The TERI-Deakin Nanobiotechnology Centre (TDNBC) and the Department of Biotechnology, Government of India, are looking to advance research and product development in food and agriculture nanotechnology.
The speakers at the third edition of the international conference on Nanobiotechnology for Agriculture: Translational Research for Future Food and Agriculture Technologies - a two-day meet which is being held in New Delhi as a part of Global Bio-India Summit 2019 - discussed the innovative strategies for enhancement of crop nutrition, nanotechnology in food preservation and shelf life enhancement, and translational research in food and agriculture.
Dr Suchita Ninawe, advisor, Department of Biotechnology, stated that the research in nanobiotechnology should lead to products and technologies. Nanotechnology for agricultural guidelines have been finalised with the help of TERI and other partners, and will be released soon. These guidelines will provide a clearer path on how to move ahead with products.
The topic for the opening session of the conference was innovative strategies for enhancement of crop nutrition. It was delivered by Jawaharlal Nehru University (JNU) professor Dinesh Mohan, and commenced with a presentation on stubble burning titled Biochar - A Sustainable Solution to Stubble Burning, Soil Fertility, Food Security, and Climate Change Mitigation.
Biochar is charred organic matter, produced by pyrolysis of biomass. The thermal decomposition of organic feedstock is done generally at slow heating rates under no or limited oxygen conditions as opposed to open burning in fields, as is currently done. The fine-grained charcoal gained as a result of this process is called biochar.
Mohan said, “Biochar, with its porous nature, can be used to clean water, improve soil fertility, and sequester carbon. In October 2018, the IPCC recognised biochar as a carbon sequestration method.”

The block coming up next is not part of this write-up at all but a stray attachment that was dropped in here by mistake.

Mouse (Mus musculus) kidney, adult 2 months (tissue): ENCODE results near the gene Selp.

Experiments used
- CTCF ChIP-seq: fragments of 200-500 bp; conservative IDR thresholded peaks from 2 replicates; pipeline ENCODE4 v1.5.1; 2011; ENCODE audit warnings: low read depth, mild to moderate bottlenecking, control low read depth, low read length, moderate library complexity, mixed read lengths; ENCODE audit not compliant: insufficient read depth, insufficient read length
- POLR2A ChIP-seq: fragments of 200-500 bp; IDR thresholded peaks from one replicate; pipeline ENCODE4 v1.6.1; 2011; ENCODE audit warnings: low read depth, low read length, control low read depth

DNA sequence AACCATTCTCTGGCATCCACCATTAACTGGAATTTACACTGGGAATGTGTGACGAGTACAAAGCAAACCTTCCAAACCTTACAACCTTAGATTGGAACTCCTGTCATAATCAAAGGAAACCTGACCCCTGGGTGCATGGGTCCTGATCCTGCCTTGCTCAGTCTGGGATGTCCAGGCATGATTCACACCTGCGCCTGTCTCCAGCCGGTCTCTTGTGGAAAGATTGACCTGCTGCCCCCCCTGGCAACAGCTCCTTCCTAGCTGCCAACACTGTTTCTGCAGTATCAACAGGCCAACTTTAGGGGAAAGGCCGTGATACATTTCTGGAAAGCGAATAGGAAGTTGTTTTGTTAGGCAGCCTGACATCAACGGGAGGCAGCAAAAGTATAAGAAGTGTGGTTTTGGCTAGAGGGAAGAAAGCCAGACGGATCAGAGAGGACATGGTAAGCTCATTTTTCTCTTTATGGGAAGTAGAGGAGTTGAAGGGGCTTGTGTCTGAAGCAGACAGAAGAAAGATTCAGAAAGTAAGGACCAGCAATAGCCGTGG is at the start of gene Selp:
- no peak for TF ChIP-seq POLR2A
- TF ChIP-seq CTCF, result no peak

“The deliberations during this conference will help researchers and scientists across various fields with the knowledge to ease them into translational research and accelerated product development,” said Alok Adholeya, senior director, sustainable agriculture, TERI; director, TDNBC, and the session chair.
TDNBC has developed nano-fertiliser products and technologies that have the potential to emerge as significant disruptive technologies, thereby giving Indian agri produce a boost.
Further, nanonutrients are required to be applied in few grams per acre as compared to bulk fertilisers that are required in kg per acre. TERI’s nano-phosphorus product can reduce the application dose of bulk fertiliser by 50-70 per cent, while zinc and iron nanofertilisers can completely replace the bulk form.
The centre has developed the technology to biologically produce nano zinc, iron, and phosphorus products. The iron and zinc products are produced by recovering these metals from industrial waste through biological processes and are hence low in toxicity.
In 2017, TDNBC was inaugurated by Indian Prime Minister Narendra Modi and his Australian counterpart, Malcom Turnbull, at TERI’s Gwal Pahadi campus in Gurugram, Haryana.
It was established in collaboration with Deakin University, Australia, as a pioneer research centre in nanobiotechnology in India. It is devoted to developing innovative nanobiotechnology based solutions to address current challenges in agriculture and environment.
“The nano-fertiliser products and technologies have been field tested with positive results such as enhanced seed germination and emergence, biomass growth, flowering, fruit setting, yield and fortification of nutritional quality of produce,” said Adholeya.
“Another notable area where TERI has achieved successful results is mycorrhizal research and bioremediation. Mycorrhiza is a biofertiliser that has the potential to reduce the use of chemical fertilisers globally by nearly 50 per cent,” he added.
“It is a fungal system that forms a symbiotic relationship with plant roots and helps them tap nutrients from soil that would otherwise have been inaccessible to them,” Adholeya said.
TERI has the world’s biggest facility for producing mycorrhizae. It has successfully demonstrated the impact of this product across India (nearly 40,000-50,000 hectares) and parts of North America and Europe. The production technology of mycorrhiza is patented and the product is produced in accredited laboratories.
“This technology has also been used in greening industrial wastelands ranging from Mithapur in Gujarat and Vijaywada in Andhra Pradesh, to Dukhan in Qatar. It has worked in remediating conditions such as fly ash ponds, chloralkali sludge dump, phosphogypsum sediments and even hypersaline desert soil,” stated Adholeya.